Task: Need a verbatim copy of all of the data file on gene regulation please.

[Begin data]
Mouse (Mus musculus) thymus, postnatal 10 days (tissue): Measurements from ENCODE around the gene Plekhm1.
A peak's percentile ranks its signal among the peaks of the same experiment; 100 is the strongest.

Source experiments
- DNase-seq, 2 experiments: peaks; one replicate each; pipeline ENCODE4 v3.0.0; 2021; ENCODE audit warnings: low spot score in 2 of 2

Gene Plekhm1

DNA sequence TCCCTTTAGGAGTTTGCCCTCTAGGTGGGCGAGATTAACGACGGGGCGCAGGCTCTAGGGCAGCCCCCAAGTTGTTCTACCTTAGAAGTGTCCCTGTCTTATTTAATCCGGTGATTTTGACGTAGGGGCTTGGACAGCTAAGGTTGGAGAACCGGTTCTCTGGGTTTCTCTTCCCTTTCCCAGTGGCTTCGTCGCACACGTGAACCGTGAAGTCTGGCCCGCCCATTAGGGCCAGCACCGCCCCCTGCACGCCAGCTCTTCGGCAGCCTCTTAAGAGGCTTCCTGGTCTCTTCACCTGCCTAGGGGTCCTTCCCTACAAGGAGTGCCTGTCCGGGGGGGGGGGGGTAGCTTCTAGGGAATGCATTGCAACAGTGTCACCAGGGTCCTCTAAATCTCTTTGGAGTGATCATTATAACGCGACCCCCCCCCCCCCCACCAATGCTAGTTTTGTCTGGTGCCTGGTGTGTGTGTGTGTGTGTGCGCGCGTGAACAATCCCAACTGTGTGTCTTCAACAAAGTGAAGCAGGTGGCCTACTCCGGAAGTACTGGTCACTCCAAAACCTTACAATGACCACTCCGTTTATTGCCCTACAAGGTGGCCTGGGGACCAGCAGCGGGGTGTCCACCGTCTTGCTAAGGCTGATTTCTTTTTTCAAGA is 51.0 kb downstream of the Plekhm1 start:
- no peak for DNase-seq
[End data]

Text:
Mouse (Mus musculus) thymus, postnatal 10 days (tissue): Measurements from ENCODE around the gene Plekhm1.
A peak's percentile ranks its signal among the peaks of the same experiment; 100 is the strongest.

Source experiments
- DNase-seq, 2 experiments: peaks; one replicate each; pipeline ENCODE4 v3.0.0; 2021; ENCODE audit warnings: low spot score in 2 of 2

Gene Plekhm1

DNA sequence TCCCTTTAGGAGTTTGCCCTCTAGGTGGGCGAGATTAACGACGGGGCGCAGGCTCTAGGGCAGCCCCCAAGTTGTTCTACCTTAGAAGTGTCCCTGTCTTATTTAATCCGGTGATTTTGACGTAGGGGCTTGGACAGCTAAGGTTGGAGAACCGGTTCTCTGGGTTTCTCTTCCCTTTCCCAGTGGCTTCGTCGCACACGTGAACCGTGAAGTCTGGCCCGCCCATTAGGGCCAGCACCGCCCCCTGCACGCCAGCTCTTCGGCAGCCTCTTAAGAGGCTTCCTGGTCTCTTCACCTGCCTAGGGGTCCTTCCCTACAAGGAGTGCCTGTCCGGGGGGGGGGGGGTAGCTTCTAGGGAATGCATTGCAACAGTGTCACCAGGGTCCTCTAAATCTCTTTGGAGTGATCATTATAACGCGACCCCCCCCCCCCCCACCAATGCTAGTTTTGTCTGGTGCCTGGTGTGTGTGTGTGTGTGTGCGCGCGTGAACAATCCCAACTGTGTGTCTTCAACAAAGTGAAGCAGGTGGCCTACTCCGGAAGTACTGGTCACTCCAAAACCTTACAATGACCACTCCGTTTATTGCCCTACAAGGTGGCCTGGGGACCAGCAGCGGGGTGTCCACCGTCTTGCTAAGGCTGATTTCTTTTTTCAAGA is 51.0 kb downstream of the Plekhm1 start:
- no peak for DNase-seq